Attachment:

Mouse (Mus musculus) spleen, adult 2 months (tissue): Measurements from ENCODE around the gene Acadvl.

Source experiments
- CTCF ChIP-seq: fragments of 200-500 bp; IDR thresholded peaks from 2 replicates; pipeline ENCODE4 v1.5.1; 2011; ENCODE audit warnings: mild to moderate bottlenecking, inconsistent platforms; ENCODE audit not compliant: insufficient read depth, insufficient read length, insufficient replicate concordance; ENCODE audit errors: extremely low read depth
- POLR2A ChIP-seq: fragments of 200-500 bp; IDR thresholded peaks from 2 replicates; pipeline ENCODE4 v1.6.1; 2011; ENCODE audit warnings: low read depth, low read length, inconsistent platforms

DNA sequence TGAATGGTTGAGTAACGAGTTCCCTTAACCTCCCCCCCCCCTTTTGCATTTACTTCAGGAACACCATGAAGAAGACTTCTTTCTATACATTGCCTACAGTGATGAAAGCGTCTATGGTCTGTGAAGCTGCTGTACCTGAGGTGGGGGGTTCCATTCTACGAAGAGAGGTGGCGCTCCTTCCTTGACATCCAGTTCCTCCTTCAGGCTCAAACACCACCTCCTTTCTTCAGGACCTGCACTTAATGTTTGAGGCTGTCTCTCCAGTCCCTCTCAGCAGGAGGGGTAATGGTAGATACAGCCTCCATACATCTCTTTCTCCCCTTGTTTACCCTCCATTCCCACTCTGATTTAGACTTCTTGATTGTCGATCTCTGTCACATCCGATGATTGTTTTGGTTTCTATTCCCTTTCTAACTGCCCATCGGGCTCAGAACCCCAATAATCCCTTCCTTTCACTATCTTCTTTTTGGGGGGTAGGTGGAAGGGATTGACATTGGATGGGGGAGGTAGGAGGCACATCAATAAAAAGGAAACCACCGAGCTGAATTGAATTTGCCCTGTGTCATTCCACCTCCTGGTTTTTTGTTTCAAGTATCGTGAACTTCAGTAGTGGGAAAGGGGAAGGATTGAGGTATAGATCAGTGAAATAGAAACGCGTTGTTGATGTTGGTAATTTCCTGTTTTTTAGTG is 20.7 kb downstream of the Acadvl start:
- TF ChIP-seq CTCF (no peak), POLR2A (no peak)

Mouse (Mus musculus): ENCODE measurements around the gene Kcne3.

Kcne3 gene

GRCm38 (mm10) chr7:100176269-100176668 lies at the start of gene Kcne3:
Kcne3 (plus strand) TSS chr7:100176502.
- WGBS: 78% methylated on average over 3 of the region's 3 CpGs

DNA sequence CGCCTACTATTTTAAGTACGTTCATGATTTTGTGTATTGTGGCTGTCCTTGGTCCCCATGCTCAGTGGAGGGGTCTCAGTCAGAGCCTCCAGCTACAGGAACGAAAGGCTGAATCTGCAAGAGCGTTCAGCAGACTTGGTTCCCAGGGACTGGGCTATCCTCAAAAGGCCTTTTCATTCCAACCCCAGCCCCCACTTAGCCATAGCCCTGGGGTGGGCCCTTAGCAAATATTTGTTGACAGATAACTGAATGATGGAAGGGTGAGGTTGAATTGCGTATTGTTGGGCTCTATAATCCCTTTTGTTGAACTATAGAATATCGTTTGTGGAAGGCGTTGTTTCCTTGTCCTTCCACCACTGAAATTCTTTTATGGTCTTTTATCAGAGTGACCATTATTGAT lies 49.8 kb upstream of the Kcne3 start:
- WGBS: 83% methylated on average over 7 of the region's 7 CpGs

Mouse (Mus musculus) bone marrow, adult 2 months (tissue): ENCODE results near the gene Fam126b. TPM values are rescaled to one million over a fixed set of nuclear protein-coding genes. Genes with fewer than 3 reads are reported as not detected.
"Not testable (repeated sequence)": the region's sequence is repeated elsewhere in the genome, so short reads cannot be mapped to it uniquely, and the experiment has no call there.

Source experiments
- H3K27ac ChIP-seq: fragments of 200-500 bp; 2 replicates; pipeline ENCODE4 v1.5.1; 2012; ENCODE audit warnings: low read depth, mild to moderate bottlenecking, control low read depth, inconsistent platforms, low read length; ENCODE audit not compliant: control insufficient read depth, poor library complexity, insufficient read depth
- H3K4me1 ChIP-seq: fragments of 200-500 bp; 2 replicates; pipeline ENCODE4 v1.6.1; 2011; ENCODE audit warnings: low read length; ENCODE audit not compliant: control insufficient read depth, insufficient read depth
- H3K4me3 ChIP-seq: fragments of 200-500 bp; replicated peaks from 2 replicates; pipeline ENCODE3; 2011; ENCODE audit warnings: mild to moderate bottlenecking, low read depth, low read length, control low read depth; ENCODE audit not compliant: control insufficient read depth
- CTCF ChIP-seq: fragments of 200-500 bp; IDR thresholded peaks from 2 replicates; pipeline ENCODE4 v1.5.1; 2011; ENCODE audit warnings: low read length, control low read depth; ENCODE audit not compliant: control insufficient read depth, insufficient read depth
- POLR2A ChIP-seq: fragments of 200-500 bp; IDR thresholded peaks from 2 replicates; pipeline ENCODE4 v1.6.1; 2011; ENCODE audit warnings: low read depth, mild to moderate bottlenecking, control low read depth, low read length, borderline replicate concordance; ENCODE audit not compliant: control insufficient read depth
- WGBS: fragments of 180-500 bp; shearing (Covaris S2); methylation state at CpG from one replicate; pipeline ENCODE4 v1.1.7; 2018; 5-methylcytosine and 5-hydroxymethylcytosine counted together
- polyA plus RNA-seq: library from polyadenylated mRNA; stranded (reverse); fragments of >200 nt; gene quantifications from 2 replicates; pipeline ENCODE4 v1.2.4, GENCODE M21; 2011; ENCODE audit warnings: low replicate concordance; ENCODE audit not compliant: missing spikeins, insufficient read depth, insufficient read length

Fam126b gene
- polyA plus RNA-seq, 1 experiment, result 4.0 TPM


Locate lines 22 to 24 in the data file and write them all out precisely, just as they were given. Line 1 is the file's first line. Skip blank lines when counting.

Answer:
- WGBS: fragments of 180-500 bp; shearing (Covaris S2); methylation state at CpG from one replicate; pipeline ENCODE4 v1.1.7; 2018; 5-methylcytosine and 5-hydroxymethylcytosine counted together
- polyA plus RNA-seq: library from polyadenylated mRNA; stranded (reverse); fragments of >200 nt; gene quantifications from 2 replicates; pipeline ENCODE4 v1.2.4, GENCODE M21; 2011; ENCODE audit warnings: low replicate concordance; ENCODE audit not compliant: missing spikeins, insufficient read depth, insufficient read length

Fam126b gene